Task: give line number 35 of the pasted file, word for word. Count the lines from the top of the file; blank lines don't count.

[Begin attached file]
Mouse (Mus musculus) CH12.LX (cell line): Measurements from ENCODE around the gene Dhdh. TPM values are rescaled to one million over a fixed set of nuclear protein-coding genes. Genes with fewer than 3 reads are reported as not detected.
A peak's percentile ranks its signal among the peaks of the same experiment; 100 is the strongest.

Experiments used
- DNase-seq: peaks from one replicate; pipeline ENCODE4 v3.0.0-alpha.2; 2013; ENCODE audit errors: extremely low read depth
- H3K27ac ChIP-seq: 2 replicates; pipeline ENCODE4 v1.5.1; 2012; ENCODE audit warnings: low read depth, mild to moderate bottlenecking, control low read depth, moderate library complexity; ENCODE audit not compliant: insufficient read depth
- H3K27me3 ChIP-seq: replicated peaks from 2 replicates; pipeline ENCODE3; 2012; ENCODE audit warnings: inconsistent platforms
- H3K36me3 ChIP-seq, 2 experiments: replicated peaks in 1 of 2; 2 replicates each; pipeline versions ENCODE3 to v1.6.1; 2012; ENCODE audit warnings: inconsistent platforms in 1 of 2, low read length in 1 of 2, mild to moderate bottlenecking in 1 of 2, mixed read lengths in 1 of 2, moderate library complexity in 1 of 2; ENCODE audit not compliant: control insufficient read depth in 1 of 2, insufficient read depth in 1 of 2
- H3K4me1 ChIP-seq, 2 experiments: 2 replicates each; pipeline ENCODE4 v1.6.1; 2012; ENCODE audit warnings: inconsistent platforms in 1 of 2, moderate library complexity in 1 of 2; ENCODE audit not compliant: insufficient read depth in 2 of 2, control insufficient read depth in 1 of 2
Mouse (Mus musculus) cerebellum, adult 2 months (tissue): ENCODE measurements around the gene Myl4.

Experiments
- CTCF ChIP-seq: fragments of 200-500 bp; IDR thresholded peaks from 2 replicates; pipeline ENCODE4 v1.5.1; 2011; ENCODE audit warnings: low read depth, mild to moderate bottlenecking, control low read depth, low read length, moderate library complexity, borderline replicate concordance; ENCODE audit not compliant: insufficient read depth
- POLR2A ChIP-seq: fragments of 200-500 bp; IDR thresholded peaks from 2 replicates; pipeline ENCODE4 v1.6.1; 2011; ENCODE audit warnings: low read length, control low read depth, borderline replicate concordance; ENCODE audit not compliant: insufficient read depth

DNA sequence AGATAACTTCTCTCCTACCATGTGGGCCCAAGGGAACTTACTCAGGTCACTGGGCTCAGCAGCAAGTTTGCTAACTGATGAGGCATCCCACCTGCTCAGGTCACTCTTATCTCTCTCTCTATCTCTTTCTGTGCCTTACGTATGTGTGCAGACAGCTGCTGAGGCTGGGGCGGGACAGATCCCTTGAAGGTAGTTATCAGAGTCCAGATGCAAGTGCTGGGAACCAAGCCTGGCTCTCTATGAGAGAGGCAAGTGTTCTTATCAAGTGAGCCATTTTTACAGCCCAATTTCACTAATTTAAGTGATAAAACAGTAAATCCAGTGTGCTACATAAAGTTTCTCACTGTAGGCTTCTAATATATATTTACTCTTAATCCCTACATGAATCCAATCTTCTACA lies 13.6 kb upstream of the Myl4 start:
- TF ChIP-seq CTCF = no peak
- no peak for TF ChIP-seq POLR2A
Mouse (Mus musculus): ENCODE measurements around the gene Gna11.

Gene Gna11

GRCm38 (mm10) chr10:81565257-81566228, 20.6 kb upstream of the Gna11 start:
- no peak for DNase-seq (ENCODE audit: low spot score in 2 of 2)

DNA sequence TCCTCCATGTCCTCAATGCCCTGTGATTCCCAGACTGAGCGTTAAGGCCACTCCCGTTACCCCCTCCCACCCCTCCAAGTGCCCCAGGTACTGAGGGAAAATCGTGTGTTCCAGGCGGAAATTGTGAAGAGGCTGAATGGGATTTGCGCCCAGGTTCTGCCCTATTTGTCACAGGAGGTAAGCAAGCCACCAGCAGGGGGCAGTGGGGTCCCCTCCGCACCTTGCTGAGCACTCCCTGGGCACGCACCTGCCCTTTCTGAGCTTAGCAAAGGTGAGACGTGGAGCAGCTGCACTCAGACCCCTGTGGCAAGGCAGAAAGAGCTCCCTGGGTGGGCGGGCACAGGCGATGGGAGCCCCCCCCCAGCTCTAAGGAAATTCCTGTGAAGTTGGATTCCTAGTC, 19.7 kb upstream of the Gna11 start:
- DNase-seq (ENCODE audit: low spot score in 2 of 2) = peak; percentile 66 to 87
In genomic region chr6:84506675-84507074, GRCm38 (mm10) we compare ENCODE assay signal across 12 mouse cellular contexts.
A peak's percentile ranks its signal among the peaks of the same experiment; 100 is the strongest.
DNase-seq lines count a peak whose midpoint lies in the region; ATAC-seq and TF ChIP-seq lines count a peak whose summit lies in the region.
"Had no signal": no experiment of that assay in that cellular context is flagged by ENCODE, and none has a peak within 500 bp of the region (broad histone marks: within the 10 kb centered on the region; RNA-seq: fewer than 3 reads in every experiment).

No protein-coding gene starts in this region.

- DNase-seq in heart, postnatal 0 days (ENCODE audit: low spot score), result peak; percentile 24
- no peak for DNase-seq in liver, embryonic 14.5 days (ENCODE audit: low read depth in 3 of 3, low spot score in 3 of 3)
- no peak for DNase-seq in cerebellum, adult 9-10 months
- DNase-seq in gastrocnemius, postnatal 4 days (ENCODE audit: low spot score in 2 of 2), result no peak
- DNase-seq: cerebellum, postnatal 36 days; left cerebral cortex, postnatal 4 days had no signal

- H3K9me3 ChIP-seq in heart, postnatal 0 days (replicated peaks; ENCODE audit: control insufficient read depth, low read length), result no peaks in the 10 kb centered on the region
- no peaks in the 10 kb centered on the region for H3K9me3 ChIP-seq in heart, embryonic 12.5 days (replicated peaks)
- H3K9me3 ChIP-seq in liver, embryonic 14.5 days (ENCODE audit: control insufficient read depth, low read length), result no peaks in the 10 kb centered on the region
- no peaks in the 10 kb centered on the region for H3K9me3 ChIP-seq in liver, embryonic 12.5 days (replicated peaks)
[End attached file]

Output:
- no peaks in the 10 kb centered on the region for H3K9me3 ChIP-seq in liver, embryonic 12.5 days (replicated peaks)